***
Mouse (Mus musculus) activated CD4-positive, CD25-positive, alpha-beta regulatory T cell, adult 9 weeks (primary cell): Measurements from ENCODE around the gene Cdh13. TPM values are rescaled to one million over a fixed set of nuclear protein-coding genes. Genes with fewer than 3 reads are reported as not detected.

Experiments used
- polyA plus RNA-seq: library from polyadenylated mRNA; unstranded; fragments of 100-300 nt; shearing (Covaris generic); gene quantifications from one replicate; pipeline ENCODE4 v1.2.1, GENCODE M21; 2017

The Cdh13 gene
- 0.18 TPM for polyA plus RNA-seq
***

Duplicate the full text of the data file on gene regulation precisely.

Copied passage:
Mouse (Mus musculus) activated CD4-positive, CD25-positive, alpha-beta regulatory T cell, adult 9 weeks (primary cell): Measurements from ENCODE around the gene Cdh13. TPM values are rescaled to one million over a fixed set of nuclear protein-coding genes. Genes with fewer than 3 reads are reported as not detected.

Experiments used
- polyA plus RNA-seq: library from polyadenylated mRNA; unstranded; fragments of 100-300 nt; shearing (Covaris generic); gene quantifications from one replicate; pipeline ENCODE4 v1.2.1, GENCODE M21; 2017

The Cdh13 gene
- 0.18 TPM for polyA plus RNA-seq